Newcastle University Students’ Union (NUSU) recently announced that it had been officially recognised as an associate member of the English Federation of Disability Sport (EFDS).
The EFDS aims to promote active lifestyles through sport and physical activity for disabled people in England.
With this announcement, NUSU became the first Student Union in the country to be awarded the title of associate member.
The news comes as reward for work within the Union towards providing more opportunities for disabled people to get involved with sport.
In September this year the Student Union launched Inclusive Newcastle, a disability sports program designed to give everyone an equal opportunity to access sport.
The scheme provides a wide range of sporting services which hope to remove any barriers that disabled people may face when wanting to participate in sport and physical activity.
“We’re delighted to become the first Students’ Union in the country to gain this accreditation and look forward to working closely with EFDS to maximise the potential of Inclusive Newcastle, ensuring all of our students have a fair sporting chance whilst at Newcastle University,” explained Liam Isaac, Coordinator of Inclusive Newcastle.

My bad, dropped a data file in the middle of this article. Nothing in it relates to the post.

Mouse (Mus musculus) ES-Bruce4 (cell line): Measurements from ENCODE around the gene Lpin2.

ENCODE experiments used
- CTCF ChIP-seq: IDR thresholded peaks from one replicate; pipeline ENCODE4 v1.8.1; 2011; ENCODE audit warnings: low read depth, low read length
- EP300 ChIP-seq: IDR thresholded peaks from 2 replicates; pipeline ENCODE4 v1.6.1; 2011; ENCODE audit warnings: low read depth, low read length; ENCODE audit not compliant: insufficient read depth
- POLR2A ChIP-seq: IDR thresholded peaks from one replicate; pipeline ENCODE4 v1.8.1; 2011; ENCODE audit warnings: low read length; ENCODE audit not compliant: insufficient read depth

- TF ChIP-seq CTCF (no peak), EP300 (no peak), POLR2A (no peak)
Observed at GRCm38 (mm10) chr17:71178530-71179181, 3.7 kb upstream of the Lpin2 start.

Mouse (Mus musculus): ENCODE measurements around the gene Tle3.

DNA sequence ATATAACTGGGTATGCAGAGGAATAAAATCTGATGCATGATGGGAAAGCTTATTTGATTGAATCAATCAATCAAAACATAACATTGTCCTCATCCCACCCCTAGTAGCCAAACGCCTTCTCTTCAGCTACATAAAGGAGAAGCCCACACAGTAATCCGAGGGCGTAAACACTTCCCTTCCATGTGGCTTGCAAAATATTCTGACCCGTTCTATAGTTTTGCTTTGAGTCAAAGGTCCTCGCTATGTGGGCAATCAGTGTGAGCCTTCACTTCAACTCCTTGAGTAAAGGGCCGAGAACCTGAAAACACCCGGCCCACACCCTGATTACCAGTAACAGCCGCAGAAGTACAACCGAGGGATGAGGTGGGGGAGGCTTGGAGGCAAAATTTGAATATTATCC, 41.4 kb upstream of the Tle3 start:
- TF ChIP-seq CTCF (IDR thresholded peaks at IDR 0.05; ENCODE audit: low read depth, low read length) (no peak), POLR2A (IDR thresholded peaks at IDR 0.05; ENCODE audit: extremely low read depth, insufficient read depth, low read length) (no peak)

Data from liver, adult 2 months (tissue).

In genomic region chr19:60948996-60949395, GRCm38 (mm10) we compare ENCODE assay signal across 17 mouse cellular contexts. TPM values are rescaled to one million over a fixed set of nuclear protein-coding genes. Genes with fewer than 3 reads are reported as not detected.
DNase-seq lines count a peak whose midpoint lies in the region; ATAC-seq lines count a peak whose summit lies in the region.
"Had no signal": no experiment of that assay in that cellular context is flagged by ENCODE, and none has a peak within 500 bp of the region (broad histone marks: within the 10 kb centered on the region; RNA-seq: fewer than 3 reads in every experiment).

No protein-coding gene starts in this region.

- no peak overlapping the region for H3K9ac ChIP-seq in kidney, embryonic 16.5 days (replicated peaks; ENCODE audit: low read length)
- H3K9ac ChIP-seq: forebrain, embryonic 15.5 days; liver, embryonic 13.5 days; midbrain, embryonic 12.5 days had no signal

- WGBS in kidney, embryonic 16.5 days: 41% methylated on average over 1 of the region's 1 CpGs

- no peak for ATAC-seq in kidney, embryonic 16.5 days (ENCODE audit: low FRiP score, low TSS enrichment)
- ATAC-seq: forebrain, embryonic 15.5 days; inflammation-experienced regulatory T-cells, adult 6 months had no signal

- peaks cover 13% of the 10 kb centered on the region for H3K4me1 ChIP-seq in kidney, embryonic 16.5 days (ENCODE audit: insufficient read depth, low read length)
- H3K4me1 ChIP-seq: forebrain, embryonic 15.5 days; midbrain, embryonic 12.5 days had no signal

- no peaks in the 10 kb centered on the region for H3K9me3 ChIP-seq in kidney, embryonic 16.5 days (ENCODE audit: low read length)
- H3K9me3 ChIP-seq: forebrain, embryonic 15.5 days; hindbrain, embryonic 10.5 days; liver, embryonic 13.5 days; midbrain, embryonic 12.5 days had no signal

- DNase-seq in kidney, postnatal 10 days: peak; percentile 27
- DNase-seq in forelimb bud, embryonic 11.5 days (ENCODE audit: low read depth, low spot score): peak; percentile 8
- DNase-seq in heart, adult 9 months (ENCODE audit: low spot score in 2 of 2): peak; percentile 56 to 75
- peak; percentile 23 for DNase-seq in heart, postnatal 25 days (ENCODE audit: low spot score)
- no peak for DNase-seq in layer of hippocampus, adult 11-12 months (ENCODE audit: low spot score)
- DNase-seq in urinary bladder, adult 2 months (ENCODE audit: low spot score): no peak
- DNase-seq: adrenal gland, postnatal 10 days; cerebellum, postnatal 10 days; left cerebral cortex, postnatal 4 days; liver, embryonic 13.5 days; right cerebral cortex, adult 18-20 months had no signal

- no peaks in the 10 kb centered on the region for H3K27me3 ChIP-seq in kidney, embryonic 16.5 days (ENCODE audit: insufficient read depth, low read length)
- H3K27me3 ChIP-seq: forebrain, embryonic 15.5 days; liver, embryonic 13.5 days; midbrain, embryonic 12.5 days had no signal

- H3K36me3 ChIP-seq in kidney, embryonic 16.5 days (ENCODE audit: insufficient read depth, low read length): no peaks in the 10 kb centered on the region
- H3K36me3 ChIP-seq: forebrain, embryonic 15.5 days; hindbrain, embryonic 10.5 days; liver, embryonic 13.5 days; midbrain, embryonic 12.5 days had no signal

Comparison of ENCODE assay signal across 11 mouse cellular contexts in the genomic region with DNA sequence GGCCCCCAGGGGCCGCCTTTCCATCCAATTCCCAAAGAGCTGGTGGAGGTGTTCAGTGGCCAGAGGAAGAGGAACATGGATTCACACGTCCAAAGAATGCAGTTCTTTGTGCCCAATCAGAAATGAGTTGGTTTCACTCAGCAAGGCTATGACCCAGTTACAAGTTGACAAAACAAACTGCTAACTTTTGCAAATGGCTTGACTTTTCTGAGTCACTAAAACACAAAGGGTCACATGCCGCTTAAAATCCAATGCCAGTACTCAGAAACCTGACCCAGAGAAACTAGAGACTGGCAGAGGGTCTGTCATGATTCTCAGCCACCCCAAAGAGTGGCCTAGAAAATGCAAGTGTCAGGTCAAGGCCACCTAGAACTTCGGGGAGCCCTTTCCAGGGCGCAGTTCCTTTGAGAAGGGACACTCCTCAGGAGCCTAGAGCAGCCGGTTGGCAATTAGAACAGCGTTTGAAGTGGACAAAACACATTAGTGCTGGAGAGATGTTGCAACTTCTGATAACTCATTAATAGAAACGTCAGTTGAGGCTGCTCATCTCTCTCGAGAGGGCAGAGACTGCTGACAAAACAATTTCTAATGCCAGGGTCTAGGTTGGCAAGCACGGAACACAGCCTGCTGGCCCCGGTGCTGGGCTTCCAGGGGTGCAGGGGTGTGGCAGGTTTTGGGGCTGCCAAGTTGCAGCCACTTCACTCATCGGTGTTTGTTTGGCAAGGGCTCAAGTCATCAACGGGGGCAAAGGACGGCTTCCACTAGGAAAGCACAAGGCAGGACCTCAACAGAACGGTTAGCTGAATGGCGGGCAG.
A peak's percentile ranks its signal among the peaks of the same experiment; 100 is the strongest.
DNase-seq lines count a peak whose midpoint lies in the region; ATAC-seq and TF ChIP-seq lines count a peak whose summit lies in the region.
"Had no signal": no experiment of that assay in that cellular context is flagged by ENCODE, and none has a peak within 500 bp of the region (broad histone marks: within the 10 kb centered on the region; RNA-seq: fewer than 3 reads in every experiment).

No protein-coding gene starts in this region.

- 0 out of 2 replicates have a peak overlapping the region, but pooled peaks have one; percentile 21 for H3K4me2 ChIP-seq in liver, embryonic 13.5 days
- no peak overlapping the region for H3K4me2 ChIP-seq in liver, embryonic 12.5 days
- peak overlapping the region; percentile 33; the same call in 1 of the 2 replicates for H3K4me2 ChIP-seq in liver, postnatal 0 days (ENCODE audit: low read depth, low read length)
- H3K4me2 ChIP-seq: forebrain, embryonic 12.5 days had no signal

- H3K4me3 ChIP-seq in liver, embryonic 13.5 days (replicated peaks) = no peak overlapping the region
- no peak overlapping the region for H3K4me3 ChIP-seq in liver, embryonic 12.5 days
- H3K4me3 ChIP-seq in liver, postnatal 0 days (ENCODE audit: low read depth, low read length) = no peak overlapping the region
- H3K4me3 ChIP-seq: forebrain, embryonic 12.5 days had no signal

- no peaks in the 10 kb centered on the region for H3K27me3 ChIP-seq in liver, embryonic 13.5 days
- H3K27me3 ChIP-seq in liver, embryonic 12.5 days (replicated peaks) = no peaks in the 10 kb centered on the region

“This is an exciting time for us and we can’t wait to continue.”
Inclusive Newcastle is aimed at students of all abilities and includes the delivery of para-sports as well simply providing a support network for students requiring assistance or reassurance.
The program works closely with local clubs and organisations and provides transport to the Percy Hedley Sports Academy.
The Academy runs a number of para-sports such as Wheelchair Basketball, Wheelchair Handball, Boccia, Sitting Volleyball, Wheelchair Rugby and Powerchair Football.
In October this year, Inclusive Newcastle also delivered its first on-campus para-sport.
Polybat, an adapted form of Table Tennis with a lowered table and no net, sees players of all abilities seated at either end of the table.
“We’re Delighted to become the first students’ union in the country to gain this accreditation.”
The game proved very popular with a number of students and there are plans in place to create a Polybat league within the University’s Hall Sport structure.
The University’s work towards maximising opportunities for disabled people to get involved with sport comes after the EFDS’s Lifestyle Report in 2013, which found that seven in ten disabled people wanted to increase their physical activity.
Barry Horne, EFDS’s Chief Executive said, “Our vision ‘disabled people are active for life’ is a powerful proposition, but for that vision to be realised, it will take a variety of influential organisations aspiring for the same goal.”
Our ongoing recruitment of Associate Members will benefit all of our strategies and build a bigger platform for change.
That is why we’re proud to welcome Newcastle University Students’ Union as a new Associate Member and look forward to working with them over the coming years.”